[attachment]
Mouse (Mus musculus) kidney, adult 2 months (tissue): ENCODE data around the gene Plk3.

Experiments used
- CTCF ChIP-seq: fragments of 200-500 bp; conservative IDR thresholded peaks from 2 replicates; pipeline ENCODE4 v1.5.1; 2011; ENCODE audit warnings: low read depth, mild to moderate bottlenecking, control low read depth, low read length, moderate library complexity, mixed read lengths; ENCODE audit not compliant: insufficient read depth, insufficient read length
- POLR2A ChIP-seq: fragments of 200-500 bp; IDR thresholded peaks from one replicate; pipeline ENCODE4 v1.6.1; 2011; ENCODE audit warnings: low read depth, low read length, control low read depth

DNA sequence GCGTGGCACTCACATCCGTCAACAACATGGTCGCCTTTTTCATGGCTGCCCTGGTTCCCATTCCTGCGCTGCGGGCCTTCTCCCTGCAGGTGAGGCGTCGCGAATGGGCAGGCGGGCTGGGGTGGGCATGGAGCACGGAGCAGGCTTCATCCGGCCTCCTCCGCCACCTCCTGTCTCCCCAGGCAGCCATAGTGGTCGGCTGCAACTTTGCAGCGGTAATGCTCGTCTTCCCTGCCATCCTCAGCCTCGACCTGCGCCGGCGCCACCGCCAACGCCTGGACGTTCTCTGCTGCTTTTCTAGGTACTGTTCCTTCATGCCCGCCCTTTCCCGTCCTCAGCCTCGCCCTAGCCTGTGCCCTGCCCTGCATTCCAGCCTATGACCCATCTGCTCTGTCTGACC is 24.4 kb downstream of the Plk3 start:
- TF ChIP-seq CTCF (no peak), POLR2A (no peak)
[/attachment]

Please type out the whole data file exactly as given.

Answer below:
Mouse (Mus musculus) kidney, adult 2 months (tissue): ENCODE data around the gene Plk3.

Experiments used
- CTCF ChIP-seq: fragments of 200-500 bp; conservative IDR thresholded peaks from 2 replicates; pipeline ENCODE4 v1.5.1; 2011; ENCODE audit warnings: low read depth, mild to moderate bottlenecking, control low read depth, low read length, moderate library complexity, mixed read lengths; ENCODE audit not compliant: insufficient read depth, insufficient read length
- POLR2A ChIP-seq: fragments of 200-500 bp; IDR thresholded peaks from one replicate; pipeline ENCODE4 v1.6.1; 2011; ENCODE audit warnings: low read depth, low read length, control low read depth

DNA sequence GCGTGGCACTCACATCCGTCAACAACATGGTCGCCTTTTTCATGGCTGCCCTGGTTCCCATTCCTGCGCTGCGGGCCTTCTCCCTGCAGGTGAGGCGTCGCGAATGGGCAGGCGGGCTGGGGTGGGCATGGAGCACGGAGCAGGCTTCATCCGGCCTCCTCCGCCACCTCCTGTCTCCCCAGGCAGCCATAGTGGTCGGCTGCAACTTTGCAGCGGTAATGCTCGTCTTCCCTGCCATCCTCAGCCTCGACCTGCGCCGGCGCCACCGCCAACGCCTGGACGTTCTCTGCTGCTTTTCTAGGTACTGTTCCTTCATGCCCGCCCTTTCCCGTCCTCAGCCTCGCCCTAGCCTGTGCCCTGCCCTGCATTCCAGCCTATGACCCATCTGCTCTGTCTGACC is 24.4 kb downstream of the Plk3 start:
- TF ChIP-seq CTCF (no peak), POLR2A (no peak)